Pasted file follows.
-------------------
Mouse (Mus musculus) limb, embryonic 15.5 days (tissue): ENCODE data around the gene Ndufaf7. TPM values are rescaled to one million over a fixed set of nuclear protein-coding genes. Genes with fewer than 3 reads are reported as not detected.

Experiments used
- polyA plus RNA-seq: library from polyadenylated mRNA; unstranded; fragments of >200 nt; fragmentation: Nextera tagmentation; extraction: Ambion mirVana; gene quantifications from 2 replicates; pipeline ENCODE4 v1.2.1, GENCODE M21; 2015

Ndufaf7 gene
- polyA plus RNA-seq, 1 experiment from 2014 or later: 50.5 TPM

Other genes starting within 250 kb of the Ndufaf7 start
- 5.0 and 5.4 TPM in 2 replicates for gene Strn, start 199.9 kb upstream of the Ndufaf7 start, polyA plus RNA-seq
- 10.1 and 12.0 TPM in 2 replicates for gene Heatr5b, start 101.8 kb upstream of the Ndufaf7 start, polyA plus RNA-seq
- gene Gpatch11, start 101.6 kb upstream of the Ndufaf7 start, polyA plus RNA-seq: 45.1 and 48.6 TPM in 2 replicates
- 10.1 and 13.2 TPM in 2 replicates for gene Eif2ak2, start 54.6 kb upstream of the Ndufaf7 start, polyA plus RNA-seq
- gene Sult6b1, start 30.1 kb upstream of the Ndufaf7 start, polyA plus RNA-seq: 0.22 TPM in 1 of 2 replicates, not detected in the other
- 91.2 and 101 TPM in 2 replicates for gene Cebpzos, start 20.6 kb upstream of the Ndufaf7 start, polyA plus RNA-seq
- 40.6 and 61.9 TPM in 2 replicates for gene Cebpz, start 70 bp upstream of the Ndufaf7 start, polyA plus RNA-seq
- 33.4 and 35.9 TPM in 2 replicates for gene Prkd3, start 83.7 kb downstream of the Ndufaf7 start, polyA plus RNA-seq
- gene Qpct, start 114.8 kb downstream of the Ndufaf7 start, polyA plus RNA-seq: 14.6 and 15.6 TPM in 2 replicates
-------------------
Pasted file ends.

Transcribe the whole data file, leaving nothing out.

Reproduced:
Mouse (Mus musculus) limb, embryonic 15.5 days (tissue): ENCODE data around the gene Ndufaf7. TPM values are rescaled to one million over a fixed set of nuclear protein-coding genes. Genes with fewer than 3 reads are reported as not detected.

Experiments used
- polyA plus RNA-seq: library from polyadenylated mRNA; unstranded; fragments of >200 nt; fragmentation: Nextera tagmentation; extraction: Ambion mirVana; gene quantifications from 2 replicates; pipeline ENCODE4 v1.2.1, GENCODE M21; 2015

Ndufaf7 gene
- polyA plus RNA-seq, 1 experiment from 2014 or later: 50.5 TPM

Other genes starting within 250 kb of the Ndufaf7 start
- 5.0 and 5.4 TPM in 2 replicates for gene Strn, start 199.9 kb upstream of the Ndufaf7 start, polyA plus RNA-seq
- 10.1 and 12.0 TPM in 2 replicates for gene Heatr5b, start 101.8 kb upstream of the Ndufaf7 start, polyA plus RNA-seq
- gene Gpatch11, start 101.6 kb upstream of the Ndufaf7 start, polyA plus RNA-seq: 45.1 and 48.6 TPM in 2 replicates
- 10.1 and 13.2 TPM in 2 replicates for gene Eif2ak2, start 54.6 kb upstream of the Ndufaf7 start, polyA plus RNA-seq
- gene Sult6b1, start 30.1 kb upstream of the Ndufaf7 start, polyA plus RNA-seq: 0.22 TPM in 1 of 2 replicates, not detected in the other
- 91.2 and 101 TPM in 2 replicates for gene Cebpzos, start 20.6 kb upstream of the Ndufaf7 start, polyA plus RNA-seq
- 40.6 and 61.9 TPM in 2 replicates for gene Cebpz, start 70 bp upstream of the Ndufaf7 start, polyA plus RNA-seq
- 33.4 and 35.9 TPM in 2 replicates for gene Prkd3, start 83.7 kb downstream of the Ndufaf7 start, polyA plus RNA-seq
- gene Qpct, start 114.8 kb downstream of the Ndufaf7 start, polyA plus RNA-seq: 14.6 and 15.6 TPM in 2 replicates